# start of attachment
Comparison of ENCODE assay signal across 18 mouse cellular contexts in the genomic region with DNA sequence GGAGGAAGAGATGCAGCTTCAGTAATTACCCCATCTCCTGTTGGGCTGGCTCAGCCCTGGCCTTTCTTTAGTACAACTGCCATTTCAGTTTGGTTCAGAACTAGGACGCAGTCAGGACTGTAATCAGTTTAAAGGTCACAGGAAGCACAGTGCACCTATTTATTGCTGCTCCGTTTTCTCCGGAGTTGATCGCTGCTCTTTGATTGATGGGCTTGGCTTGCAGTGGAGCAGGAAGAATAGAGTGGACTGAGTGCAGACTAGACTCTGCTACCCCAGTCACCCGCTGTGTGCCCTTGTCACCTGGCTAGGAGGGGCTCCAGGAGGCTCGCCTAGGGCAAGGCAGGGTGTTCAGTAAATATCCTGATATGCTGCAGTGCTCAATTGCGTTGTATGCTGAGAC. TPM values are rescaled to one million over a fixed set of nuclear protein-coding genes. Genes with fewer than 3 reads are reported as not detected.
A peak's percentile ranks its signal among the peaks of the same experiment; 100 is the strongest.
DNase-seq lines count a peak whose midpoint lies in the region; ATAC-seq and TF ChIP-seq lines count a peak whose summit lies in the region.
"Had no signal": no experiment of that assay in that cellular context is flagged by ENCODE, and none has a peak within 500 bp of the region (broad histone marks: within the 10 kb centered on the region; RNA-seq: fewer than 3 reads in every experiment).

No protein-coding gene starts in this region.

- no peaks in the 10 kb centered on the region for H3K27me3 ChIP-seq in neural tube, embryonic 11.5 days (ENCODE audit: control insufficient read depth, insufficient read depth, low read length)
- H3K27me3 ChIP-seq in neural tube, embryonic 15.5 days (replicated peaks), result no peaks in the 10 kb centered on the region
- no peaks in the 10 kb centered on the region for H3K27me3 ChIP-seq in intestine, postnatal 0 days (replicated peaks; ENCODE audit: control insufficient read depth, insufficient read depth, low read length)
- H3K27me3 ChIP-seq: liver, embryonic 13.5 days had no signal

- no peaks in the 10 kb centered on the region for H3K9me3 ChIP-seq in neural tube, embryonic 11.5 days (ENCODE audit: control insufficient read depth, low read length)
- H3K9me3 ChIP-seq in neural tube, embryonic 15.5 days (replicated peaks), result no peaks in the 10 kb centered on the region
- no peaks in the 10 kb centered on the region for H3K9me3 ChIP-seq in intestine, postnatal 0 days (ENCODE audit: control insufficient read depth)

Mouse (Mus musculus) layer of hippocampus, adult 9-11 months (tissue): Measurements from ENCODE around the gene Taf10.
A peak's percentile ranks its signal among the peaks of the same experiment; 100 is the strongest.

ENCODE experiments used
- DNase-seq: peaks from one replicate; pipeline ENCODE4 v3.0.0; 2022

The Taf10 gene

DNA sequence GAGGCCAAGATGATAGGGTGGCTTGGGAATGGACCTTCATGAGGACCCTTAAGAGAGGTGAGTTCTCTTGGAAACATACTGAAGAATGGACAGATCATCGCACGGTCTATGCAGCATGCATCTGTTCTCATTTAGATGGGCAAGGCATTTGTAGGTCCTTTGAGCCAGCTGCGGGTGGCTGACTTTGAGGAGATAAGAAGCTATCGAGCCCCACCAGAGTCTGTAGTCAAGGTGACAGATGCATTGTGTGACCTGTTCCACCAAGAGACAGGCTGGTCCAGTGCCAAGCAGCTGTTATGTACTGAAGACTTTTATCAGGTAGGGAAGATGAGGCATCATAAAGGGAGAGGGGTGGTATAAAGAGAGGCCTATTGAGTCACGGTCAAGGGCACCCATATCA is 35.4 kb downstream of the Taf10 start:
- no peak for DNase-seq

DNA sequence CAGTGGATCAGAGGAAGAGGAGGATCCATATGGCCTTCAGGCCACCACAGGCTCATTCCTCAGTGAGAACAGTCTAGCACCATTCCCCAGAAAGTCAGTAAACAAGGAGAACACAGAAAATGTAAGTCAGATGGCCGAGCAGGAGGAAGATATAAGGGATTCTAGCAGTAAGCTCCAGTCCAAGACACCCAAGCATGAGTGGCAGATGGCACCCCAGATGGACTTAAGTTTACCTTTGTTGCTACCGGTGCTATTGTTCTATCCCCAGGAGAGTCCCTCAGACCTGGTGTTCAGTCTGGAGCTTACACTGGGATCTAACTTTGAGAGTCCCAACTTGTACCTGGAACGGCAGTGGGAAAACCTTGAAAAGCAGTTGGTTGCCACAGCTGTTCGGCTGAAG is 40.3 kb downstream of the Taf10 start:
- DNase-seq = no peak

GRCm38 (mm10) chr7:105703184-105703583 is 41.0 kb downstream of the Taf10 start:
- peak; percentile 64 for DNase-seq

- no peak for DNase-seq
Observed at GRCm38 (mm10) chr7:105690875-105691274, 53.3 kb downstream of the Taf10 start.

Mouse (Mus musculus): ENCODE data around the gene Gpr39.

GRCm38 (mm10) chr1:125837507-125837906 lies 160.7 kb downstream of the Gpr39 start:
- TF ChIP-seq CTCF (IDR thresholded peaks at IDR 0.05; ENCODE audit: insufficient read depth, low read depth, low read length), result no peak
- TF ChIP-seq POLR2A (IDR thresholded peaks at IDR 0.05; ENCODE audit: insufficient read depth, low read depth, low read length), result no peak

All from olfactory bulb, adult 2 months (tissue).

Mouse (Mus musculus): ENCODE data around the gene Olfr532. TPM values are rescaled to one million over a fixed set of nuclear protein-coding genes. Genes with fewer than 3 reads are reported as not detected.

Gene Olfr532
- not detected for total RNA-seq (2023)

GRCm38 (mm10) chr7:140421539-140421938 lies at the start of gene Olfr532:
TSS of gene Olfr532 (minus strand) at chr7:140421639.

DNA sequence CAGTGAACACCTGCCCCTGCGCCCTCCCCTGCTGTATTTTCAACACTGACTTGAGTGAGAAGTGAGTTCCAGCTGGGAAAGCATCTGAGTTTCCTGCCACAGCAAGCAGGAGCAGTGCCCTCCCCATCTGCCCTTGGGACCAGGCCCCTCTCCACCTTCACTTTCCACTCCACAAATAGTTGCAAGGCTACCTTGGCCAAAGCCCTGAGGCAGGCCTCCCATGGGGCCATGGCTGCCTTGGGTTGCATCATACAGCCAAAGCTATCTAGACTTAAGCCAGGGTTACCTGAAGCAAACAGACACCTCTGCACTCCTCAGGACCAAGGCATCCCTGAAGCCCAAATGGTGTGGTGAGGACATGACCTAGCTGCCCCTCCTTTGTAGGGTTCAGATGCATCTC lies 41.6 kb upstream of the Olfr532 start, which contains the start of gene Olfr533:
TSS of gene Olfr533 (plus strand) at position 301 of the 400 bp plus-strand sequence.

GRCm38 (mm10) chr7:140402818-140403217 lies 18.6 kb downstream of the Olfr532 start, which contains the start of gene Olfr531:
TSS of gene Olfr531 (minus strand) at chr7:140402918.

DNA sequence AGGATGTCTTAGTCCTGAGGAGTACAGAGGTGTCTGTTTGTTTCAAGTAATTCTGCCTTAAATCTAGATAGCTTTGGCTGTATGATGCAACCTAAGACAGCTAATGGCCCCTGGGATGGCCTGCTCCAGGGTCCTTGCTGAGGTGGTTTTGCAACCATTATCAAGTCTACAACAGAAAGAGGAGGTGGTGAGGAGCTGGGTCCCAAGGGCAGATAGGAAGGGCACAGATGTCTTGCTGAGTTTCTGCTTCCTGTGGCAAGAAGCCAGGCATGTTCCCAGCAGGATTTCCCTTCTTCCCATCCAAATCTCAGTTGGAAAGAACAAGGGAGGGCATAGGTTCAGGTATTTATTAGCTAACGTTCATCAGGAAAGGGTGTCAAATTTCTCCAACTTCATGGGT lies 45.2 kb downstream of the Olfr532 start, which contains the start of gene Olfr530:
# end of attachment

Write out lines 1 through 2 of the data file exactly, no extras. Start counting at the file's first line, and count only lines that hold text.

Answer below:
Comparison of ENCODE assay signal across 18 mouse cellular contexts in the genomic region with DNA sequence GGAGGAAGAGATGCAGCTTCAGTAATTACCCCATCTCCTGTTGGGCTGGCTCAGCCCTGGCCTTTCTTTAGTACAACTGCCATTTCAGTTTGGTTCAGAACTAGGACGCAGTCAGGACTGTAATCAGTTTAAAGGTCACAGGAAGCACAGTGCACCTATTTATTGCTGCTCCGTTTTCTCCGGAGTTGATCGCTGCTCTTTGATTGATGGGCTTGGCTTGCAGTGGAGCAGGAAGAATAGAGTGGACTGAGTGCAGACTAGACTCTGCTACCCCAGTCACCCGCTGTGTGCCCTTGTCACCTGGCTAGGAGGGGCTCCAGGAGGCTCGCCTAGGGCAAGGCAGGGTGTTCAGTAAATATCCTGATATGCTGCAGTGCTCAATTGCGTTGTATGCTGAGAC. TPM values are rescaled to one million over a fixed set of nuclear protein-coding genes. Genes with fewer than 3 reads are reported as not detected.
A peak's percentile ranks its signal among the peaks of the same experiment; 100 is the strongest.